Whatever names we dignify ourselves with, whatever uniforms we wear, whatever priests we anoint ourselves before, however many millions we possess, however many guards are stationed along our road, however many policemen guard our wealth, however many so- called criminals, revolutionists, and anarchists we punish, whatever exploits we have performed, whatever states we may have founded, fortresses and towers we may have erected–from Babel to the Eiffel Tower–there are two inevitable conditions of life, confronting all of us, which destroy its whole meaning; (1) death, which may at any moment pounce upon each of us; and (2) the transitoriness of all our works, which so soon pass away and leave no trace. Whatever we may do–found companies, build palaces and monuments, write songs and poems–it is all not for long time. Soon it passes away, leaving no trace. And therefore, however we may conceal it from ourselves, we cannot help seeing that the significance of our life cannot lie in our personal fleshly existence, the prey of incurable suffering and inevitable death, nor in any social institution or organization. Whoever you may be who are reading these lines, think of your position and of your duties–not of your position as landowner, merchant, judge, emperor, president, minister, priest, soldier, which has been temporarily allotted you by men, and not of the imaginary duties laid on you by those positions, but of your real positions in eternity as a creature who at the will of Someone has been called out of unconsciousness after an eternity of non-existence to which you may return at any moment at his will. Think of your duties– not your supposed duties as a landowner to your estate, as a merchant to your business, as emperor, minister, or official to the state, but of your real duties, the duties that follow from your real position as a being called into life and endowed with reason and love.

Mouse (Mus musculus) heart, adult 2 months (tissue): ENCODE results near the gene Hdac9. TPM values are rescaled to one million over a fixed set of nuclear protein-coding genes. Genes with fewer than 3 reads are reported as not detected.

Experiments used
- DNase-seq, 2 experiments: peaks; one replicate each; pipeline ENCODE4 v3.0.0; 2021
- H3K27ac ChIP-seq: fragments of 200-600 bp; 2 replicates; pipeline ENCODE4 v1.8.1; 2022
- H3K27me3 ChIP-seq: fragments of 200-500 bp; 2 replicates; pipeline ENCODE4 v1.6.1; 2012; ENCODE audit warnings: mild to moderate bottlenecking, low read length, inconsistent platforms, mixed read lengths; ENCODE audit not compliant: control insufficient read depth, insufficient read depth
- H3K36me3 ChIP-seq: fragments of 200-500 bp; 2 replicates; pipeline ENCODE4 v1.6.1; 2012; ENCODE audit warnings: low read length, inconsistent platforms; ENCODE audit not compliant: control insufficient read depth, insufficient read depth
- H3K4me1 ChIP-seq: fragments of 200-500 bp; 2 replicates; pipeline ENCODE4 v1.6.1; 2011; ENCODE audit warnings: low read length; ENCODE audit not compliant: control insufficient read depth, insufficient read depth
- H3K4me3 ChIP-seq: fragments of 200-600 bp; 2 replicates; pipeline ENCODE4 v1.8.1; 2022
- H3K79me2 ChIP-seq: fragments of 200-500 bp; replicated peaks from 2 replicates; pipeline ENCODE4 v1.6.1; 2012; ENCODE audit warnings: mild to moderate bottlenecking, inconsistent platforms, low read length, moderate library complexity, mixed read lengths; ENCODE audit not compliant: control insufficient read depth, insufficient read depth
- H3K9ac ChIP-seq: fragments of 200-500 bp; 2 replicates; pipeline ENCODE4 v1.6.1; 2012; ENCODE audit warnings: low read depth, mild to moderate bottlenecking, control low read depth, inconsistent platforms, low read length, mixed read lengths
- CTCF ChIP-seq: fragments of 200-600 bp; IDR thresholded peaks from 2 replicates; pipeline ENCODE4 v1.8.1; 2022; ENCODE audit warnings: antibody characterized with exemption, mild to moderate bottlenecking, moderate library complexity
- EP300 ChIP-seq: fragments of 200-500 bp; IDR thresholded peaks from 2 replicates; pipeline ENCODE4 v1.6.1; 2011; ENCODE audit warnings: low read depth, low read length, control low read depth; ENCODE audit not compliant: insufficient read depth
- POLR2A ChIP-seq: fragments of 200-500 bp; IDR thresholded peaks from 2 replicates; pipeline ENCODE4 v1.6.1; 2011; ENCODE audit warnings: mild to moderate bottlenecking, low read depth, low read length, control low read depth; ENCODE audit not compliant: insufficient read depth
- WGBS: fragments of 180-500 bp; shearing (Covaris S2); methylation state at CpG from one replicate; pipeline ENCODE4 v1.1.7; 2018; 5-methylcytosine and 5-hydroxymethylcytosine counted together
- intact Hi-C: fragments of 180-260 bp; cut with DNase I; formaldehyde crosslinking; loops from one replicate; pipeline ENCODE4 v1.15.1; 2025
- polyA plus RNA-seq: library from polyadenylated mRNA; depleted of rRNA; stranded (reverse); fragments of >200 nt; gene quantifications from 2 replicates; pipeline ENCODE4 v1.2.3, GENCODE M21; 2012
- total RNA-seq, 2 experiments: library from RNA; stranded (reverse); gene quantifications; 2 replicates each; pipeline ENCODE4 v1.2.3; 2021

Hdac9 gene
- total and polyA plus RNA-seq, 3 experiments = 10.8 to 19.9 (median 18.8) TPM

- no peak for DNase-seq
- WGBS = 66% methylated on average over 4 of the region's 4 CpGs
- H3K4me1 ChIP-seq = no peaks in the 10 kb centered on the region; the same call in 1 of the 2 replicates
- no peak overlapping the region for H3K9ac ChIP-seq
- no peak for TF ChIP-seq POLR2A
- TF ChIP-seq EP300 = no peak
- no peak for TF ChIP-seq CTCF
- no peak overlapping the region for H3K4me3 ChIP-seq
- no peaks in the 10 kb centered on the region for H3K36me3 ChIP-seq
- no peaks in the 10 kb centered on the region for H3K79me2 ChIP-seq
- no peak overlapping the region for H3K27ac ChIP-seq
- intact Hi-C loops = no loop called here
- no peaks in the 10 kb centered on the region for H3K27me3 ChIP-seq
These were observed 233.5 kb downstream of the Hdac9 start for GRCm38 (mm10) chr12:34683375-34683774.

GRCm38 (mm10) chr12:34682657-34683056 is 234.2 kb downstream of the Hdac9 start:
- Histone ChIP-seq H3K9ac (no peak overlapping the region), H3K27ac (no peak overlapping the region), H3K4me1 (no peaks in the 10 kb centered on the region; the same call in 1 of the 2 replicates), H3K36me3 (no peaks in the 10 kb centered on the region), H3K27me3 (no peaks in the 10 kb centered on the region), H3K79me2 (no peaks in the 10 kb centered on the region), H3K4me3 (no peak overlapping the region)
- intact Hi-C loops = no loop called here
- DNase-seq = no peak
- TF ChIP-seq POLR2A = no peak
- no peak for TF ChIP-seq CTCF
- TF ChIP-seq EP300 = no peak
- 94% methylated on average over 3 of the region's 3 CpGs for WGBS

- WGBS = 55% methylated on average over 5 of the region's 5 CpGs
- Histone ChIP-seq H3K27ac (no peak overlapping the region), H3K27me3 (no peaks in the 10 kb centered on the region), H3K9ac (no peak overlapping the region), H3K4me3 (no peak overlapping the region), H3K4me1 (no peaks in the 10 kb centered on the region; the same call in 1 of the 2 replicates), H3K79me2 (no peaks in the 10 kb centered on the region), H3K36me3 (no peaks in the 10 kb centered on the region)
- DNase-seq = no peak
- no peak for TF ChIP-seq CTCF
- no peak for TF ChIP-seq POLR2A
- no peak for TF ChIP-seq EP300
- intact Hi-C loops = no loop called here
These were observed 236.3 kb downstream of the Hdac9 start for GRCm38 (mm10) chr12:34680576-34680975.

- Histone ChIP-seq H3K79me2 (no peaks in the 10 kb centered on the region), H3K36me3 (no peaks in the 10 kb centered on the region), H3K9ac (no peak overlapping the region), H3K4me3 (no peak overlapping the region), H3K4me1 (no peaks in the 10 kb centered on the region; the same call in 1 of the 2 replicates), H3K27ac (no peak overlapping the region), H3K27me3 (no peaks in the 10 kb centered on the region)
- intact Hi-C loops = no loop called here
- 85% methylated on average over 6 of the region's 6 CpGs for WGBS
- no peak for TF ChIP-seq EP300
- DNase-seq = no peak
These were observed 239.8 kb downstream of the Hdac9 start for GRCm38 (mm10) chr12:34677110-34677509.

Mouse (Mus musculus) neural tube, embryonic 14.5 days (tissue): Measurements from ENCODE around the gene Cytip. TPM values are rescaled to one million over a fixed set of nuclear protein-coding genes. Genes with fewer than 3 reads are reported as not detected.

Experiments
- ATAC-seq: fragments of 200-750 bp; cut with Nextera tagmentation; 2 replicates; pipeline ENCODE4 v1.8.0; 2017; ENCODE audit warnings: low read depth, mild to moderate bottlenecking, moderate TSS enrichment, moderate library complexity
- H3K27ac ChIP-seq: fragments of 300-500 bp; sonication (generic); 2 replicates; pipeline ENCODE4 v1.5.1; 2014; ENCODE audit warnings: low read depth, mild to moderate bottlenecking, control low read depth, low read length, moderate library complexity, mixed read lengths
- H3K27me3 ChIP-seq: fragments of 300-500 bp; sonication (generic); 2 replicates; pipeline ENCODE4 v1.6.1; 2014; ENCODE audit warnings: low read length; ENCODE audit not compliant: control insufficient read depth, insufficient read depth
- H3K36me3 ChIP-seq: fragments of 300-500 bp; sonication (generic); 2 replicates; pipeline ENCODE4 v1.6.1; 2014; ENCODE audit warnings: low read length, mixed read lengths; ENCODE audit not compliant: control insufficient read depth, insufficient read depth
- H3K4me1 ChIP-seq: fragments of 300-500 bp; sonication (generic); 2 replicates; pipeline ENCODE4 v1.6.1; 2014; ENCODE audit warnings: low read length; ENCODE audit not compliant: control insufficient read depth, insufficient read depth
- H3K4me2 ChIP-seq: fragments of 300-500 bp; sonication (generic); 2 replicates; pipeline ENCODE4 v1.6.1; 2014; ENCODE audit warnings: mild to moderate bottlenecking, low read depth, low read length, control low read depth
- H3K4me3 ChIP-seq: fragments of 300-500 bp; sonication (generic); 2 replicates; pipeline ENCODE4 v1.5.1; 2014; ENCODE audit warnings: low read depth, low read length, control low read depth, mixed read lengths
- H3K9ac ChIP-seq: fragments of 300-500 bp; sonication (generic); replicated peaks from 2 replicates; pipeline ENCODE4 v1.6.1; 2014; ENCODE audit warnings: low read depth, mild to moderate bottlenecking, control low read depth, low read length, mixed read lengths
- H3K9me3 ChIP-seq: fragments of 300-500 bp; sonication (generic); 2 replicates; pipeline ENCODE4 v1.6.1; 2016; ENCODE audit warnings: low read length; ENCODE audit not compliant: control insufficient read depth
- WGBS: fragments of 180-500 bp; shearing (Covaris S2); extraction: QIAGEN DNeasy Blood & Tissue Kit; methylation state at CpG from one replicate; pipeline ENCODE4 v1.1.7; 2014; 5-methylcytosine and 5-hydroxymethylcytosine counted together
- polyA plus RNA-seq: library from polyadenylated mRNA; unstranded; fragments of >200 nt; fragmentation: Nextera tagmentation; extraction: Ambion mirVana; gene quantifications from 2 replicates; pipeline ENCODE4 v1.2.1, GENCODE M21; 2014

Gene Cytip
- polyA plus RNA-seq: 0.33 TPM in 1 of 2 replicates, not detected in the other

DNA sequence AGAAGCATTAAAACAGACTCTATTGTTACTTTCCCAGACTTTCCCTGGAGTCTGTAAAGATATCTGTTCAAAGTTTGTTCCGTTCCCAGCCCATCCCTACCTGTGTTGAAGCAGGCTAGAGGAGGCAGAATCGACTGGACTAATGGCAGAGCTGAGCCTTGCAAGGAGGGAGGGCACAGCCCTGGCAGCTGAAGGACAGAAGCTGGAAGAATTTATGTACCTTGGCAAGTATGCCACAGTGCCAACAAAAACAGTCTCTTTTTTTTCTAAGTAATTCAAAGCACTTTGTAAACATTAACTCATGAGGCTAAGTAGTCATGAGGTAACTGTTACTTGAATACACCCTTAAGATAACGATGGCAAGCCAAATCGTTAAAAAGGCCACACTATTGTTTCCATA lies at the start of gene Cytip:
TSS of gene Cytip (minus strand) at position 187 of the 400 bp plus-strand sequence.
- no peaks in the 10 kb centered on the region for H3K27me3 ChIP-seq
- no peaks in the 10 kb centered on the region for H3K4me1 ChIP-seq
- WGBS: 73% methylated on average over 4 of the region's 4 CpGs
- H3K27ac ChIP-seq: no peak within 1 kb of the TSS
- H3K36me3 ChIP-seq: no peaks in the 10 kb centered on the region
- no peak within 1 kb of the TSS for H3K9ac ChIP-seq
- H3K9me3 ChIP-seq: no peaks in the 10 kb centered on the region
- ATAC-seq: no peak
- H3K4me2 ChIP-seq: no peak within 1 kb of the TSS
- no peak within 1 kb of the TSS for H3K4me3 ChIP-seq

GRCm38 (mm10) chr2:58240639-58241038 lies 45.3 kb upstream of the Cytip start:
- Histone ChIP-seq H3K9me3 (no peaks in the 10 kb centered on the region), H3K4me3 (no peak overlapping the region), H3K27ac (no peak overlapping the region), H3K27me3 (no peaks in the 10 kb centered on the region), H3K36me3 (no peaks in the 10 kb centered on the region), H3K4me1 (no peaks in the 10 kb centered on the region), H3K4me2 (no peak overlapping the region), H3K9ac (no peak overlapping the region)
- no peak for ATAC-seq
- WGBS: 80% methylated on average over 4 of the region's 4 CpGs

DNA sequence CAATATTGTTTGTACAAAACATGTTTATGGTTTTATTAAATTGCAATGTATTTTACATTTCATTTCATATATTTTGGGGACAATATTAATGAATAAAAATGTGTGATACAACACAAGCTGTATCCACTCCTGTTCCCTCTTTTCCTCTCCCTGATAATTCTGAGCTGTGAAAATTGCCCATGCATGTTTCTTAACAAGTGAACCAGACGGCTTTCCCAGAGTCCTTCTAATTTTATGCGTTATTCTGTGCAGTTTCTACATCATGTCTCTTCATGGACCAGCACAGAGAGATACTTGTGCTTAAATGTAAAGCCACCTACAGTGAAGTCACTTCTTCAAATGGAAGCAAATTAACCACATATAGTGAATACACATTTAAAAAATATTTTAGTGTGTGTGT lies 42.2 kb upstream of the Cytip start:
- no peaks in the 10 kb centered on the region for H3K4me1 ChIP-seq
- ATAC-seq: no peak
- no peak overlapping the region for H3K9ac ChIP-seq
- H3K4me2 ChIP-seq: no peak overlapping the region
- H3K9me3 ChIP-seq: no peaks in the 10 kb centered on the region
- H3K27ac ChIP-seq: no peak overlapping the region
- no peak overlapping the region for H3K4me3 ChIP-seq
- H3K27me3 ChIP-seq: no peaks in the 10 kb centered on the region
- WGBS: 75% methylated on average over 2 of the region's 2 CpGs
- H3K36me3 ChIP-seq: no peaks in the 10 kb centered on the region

Are you doing what he demands of you who has sent you into the world, and to whom you will soon return? Are you doing what he wills? Are you doing his will, when as landowner or manufacturer you rob the poor of the fruits of their toil, basing your life on this plunder of the workers, or when, as judge or governor, you ill treat men, sentence them to execution, or when as soldiers you prepare for war, kill and plunder?
You will say that the world is so made that this is inevitable, and that you do not do this of your own free will, but because you are forced to do so. But can it be that you have such a strong aversion to men’s sufferings, ill treatment, and murder, that you have such an intense need of love and co-operation with your fellows that you see clearly that only by the recognition of the equality of all, and by mutual services, can the greatest possible happiness be realized; that your head and your heart, the faith you profess, and even science itself tell you the same thing, and yet that in spite of it all you can be forced by some confused and complicated reasoning to act in direct opposition to all this; that as landowner or capitalist you are bound to base your whole life on the oppression of the people; that as emperor or president you are to command armies, that is, to be the head and commander of murderers; or that as government official you are forced to take from the poor their last pence for rich men to profit and share them among themselves; or that as judge or juryman you could be forced to sentence erring men to ill treatment and death because the truth was not revealed to them, or above all, for that is the basis of all the evil, that you could be forced to become a soldier, and renouncing your free will and your human sentiments, could undertake to kill anyone at the command of other men?
It cannot be.
– Tolstoy, The Kingdom of God Is Within You